Cabaret & Dinner

Saturday, March 3

Saturday, March 3, 6:30 – 11:00 – SFU Woodwards Djavad Mowafaghian World Art Centre

The final night of the Carceral Cultures Conference will play host to a wonderful night of food, drinks, poetry, music, and comedy. Dinner will be provided by the delicious Syrian catering group Tayybeh. Tickets sales are now closed.

Confirmed performers include:


Clint Burnham teaches literature and creative writing at SFU. His books of poetry and fiction include Be Labour Reading (1997), Airborne Photo (1999), Buddyland (2000), Smoke Show (2005), Rental Van (2007), The Benjamin Sonnets (2009), Pound @ Guantánamo (2016), and Stories for my iPad: Vol. C (2016).

David Chariandy, novelist and critic, grew up in Toronto. His debut novel, Soucouyant received stunning reviews and nominations from 11 literary awards juries, including a Governer General’s Literary Award shortlisting, a Gold Independent Publisher Award for Best Novel, and the Scotiabank Giller Prize longlist. He lives and teaches in Vancouver.

Semi-professional bank robber turned semi-professional comedian, Mark Hughes uses his sardonic wit and fearless stage presence to share (and overshare) his perspective and life experiences – including the demons that sometimes still affect him to this day.

M’Girl is an ensemble of Indigenous women with a collective of stories and song the gifts received from Mother Earth. M’Girls’ percussive based Aboriginal hand drum songs blend harmonies into a contemporary style that reflects both their expertise of voice and their personal story of home. Led by Renae Morriseau, with vocal harmonies, their music reflects the personal journeys and cultural worldviews held respectfully by each M’Girl living within the urban world of the lower mainland of BC.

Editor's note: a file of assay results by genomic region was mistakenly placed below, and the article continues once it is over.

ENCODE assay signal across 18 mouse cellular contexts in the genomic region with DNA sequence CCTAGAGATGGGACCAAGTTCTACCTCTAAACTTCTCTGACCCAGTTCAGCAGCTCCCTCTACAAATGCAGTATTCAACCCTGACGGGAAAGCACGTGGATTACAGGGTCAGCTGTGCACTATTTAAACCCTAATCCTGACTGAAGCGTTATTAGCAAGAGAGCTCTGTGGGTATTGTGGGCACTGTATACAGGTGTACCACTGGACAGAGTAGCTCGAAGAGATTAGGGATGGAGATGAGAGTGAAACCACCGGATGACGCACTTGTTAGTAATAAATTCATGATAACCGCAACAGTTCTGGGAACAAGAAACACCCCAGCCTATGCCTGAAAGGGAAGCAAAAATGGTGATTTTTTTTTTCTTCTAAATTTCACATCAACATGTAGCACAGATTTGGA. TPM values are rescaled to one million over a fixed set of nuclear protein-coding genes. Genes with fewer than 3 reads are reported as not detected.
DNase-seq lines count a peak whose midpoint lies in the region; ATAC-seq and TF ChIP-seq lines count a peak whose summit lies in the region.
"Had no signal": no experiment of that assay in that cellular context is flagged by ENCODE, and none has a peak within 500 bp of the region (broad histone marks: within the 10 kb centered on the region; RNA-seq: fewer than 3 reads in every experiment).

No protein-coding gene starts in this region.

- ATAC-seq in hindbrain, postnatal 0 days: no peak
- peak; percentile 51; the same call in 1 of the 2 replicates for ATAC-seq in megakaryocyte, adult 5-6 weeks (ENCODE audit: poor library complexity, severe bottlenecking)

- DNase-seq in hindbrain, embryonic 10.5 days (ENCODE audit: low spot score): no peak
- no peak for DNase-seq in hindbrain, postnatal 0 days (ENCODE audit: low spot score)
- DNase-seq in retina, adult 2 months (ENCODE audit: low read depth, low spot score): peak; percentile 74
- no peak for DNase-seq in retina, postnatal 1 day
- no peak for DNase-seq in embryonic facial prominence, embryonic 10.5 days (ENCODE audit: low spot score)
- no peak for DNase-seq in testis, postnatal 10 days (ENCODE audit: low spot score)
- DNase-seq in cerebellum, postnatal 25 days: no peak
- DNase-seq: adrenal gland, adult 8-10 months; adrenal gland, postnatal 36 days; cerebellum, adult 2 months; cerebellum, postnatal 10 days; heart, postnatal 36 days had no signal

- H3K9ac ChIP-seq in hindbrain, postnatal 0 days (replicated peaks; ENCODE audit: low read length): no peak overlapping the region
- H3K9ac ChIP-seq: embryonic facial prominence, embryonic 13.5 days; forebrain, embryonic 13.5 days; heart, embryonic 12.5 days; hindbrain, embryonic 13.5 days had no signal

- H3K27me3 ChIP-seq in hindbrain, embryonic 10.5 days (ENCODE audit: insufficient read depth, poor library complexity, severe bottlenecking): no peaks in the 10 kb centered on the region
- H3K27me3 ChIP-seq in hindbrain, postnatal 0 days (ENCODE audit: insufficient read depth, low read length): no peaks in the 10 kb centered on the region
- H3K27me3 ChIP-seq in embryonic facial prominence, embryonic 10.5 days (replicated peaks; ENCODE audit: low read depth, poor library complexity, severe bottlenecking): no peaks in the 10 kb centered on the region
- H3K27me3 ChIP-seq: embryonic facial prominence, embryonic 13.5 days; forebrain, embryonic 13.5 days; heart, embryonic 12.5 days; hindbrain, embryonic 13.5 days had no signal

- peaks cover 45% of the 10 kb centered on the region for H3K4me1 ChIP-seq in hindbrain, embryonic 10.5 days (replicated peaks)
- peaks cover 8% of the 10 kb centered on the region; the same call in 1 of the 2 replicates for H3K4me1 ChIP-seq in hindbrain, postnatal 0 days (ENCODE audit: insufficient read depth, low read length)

Amal Rana is a queer Pakistani poet and educator. In a time when even exhaling while being Muslim is considered a crime, she conjures poetry as an act of collective liberation. Her work has appeared in several publications and literary journals including the acclaimed anthology, Writing the Walls Down: A Convergence of LGBTQ Voices. Amal is a founding member of Queers Against Israeli Apartheid Vancouver and Breaking the Fast, an arts collective centering LGBTQ Muslims and Muslim women. Recently, she has initiated several collaborative projects envisioning liberatory futures for those on the margins. Find out more about Amal’s work

Antonette Rea was born in Vancouver and lived in the DTES working in the sex trade for many years, because, as a transgender woman, there were no job opportunities and few places to live. At that time, society’s extreme prejudice and blatant discrimination were everywhere, with no protection whatsoever. She is now an established poet, playwright, and actor. Her play, Miss Understood, was nominated for a Jessie award for Outstanding Script in 2016. The documentary, made in conjunction with her play simply called, Antonette, received 3 Leo awards including one for Best Documentary Short. Antonette, a natural story teller, loves to share her work via performance poetry. She is also a long standing member of Thursday’s Writing Collective from the DTES (Downtown Eastside).

Rafeef Ziadah is a Palestinian spoken word artist and human rights activist based in London, UK. Her performance of poems like “We Teach Life, Sir” and “Shades of Anger” went viral within days of its relesase. Her live readings offer a moving blend of poetry and music. Since releasing her first album, Rafeef has headlined prestigious performance venues across several countries with powerful readings on war, exile, gender, and racism.